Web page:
Okay, one last post on MSP premiums. I swear. I really mean it this time.
The question raised by yesterday’s post is just who will be paying the increased MSPs? Statscan can give us a rough idea by breaking out the number of people at various income levels in BC:
The federal government announced, among other things, its updated forecast of future budgets. And not only will they be living up to the Liberals’ election promise to run a deficit, they expect to be running even bigger deficits.
While the deficit may have shrunk, the debt in the last BC budget grew. Confused? Me too.
The more you look at natural gas, the more of a mystery the BC government’s natural gas royalty optimism becomes. There has been a decline in the natural gas production going on for almost a decade:
Surprisingly enough, the BC government is being pretty up-front about how badly things are looking for natural gas. The once highly-touted natural-gas royalties from new projects weren’t included in the BC Budget’s revenue:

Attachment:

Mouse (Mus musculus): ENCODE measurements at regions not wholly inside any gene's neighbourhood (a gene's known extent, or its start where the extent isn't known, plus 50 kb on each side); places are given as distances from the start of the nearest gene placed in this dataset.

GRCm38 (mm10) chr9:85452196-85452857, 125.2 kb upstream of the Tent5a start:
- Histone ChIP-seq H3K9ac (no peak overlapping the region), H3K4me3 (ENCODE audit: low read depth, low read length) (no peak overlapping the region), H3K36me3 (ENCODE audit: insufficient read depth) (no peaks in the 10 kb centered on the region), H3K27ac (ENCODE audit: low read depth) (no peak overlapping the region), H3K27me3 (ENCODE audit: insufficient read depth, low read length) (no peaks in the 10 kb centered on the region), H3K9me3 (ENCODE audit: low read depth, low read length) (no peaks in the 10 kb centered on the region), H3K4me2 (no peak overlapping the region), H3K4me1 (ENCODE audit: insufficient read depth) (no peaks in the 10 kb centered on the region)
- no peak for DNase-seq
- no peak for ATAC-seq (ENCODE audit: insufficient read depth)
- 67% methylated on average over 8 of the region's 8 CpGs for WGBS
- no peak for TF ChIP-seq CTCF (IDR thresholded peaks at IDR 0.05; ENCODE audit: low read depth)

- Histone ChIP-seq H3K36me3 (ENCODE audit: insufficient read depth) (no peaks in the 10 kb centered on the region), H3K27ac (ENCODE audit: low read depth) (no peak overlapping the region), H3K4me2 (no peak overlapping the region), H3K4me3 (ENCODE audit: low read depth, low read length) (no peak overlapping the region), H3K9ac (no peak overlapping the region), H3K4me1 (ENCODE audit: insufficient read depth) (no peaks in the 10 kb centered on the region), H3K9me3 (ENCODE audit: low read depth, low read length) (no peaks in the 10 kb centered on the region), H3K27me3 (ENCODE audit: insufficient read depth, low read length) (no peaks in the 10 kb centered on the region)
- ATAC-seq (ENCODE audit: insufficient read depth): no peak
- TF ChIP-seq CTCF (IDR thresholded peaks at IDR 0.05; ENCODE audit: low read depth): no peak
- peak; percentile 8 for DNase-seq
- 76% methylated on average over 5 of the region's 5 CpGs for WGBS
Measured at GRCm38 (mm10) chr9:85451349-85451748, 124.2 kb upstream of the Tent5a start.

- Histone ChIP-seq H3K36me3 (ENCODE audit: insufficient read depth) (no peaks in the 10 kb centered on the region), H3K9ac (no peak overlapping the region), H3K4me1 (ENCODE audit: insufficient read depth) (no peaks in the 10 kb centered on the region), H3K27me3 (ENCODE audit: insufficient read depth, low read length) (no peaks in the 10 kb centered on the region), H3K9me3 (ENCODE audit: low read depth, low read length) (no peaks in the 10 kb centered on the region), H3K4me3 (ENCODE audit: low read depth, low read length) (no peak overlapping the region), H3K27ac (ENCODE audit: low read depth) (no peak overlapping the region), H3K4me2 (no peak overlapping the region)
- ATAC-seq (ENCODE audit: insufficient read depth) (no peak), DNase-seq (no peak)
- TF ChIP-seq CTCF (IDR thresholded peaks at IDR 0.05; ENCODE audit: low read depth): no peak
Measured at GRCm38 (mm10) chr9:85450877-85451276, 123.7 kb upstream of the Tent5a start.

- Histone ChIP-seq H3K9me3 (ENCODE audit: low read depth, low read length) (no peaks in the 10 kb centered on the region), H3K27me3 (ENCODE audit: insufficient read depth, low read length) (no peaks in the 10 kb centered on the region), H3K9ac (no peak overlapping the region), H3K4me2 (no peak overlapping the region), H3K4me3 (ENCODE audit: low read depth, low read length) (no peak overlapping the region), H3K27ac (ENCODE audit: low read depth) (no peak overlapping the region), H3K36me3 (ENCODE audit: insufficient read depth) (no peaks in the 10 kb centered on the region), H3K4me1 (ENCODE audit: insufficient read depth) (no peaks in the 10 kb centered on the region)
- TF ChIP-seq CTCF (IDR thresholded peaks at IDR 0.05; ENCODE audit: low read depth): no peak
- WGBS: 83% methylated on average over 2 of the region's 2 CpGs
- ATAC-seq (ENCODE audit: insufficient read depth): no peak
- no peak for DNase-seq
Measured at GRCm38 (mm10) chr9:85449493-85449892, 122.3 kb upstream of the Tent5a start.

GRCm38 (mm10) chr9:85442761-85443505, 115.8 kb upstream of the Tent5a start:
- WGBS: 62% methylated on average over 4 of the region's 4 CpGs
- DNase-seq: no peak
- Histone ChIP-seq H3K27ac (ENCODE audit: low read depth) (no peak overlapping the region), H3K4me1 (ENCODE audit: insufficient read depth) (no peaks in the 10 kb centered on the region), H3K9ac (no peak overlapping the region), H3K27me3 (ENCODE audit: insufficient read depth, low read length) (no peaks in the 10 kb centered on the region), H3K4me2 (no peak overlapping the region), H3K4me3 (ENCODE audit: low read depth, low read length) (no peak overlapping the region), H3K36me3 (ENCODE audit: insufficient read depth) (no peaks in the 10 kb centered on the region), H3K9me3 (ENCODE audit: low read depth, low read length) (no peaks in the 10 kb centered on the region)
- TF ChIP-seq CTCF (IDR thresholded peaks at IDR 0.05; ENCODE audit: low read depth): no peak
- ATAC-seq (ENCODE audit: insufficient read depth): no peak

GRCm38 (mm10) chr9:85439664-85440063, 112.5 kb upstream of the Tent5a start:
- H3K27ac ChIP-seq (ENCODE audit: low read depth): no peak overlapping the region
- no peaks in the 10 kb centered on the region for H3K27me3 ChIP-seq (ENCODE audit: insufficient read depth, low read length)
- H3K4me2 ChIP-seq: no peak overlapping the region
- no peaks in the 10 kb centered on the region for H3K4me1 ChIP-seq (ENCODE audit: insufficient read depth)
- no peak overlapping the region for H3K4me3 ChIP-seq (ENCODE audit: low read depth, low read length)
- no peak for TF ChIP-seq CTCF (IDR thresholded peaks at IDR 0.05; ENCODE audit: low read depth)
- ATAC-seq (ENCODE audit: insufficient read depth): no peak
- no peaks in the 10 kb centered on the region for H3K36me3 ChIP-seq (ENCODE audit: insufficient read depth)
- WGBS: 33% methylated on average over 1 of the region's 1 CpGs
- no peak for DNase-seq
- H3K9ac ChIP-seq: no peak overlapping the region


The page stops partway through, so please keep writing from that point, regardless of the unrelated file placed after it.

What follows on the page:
The BC Budget was released yesterday, and it looks like they’re expecting nothing but surpluses in the next few years. Hooray! I’m sure there will be absolutely nothing else of interest about it for me to post about over the next few days, so here’s the balances:
The collapse of the Canadian dollar has once again led to claims that Canada is a petro-state, entirely dependent on gas revenues to drive its economy. That certainly isn’t the case, and in fact, gas is a relatively small portion of the economy. For example, let’s have a look at total Canadian wages across a selection of categories:
Following in the path of far too many governments before them, the Liberal government is considering giving more aid to Bombardier. This is virtually guaranteed to be a terrible idea, because Bombadier will almost certainly come back for more money. But is that so bad? Maybe it’s just the cost of placating Quebec. Unfortunately it’s difficult to even judge that, because we have no idea how much money has been spent on Bombardier. The best I could find is a $1.1 billion total since 1961, which doesn’t say how much was spent year to year, or how much provincial governments have given to Bombardier.